The FDA requires that before generic drugs can be sold they must undergo three forms of equivalency testing:
- Pharmaceutically equivalent: Generic drugs must have the same active ingredient’s), the same dosage form, and be identical in strength and purity to the brand-name version.
- Bio-equivalent: A generic drug must be absorbed into the bloodstream at the same rate and extent as the brand name drug.
- Therapeutically equivalent: If the drug is judged pharmaceutically and bio-equivalent, the drug is rated interchangeable with the brand name drug. Often the same company that makes the brand name drug also makes the generic version.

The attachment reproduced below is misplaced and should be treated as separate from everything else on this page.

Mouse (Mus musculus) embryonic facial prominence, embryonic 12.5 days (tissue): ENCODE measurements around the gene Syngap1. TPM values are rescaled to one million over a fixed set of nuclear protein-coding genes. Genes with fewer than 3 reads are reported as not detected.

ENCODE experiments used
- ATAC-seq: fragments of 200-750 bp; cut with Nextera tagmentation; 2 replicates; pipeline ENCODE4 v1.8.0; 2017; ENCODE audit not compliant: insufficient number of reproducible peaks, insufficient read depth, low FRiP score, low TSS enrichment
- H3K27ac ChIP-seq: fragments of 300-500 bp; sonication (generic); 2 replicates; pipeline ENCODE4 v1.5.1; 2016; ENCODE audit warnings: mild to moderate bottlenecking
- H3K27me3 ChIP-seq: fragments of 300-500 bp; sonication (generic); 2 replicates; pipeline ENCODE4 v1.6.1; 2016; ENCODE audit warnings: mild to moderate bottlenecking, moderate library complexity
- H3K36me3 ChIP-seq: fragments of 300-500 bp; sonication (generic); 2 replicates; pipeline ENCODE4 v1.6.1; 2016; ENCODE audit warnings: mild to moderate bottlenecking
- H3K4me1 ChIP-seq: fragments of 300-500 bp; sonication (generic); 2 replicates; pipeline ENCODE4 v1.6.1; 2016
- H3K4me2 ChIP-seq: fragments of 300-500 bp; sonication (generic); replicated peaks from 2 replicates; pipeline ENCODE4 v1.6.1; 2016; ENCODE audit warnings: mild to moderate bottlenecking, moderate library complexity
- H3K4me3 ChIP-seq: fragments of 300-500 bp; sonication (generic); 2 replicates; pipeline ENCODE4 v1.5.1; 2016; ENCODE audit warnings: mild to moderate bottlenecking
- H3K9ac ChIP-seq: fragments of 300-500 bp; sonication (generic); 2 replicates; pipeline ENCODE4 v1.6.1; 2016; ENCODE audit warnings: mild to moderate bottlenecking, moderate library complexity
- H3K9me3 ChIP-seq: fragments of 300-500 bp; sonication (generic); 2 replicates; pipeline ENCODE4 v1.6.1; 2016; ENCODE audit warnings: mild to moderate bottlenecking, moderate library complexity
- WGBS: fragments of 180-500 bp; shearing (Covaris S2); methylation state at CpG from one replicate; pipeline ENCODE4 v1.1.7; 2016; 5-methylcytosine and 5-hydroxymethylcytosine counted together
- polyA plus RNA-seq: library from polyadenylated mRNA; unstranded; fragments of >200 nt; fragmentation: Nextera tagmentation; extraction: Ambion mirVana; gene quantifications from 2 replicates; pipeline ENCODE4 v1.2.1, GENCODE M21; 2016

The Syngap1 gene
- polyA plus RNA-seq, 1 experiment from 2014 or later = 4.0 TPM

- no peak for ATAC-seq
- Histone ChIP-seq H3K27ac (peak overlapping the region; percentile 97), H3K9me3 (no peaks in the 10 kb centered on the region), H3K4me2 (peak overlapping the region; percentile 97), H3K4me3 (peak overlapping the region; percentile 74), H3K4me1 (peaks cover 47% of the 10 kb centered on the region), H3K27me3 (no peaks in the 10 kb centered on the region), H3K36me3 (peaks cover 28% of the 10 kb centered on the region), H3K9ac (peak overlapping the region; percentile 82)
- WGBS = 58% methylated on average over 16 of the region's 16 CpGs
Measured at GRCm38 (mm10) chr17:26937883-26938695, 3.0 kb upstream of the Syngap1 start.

What should you ask the pharmacist if you buy the generic version? One question is always important: Is this generic drug “bio-equivalent” to the brand name drug?
Remember, too, that pharmacists can change the prescription from brand name to generic without asking you unless the doctor writes on the prescription: “No Substitutions.” (Excerpts taken from “Generic Drugs” by Bridget Kennebeck in “Geico Direct,” Fall 1998).
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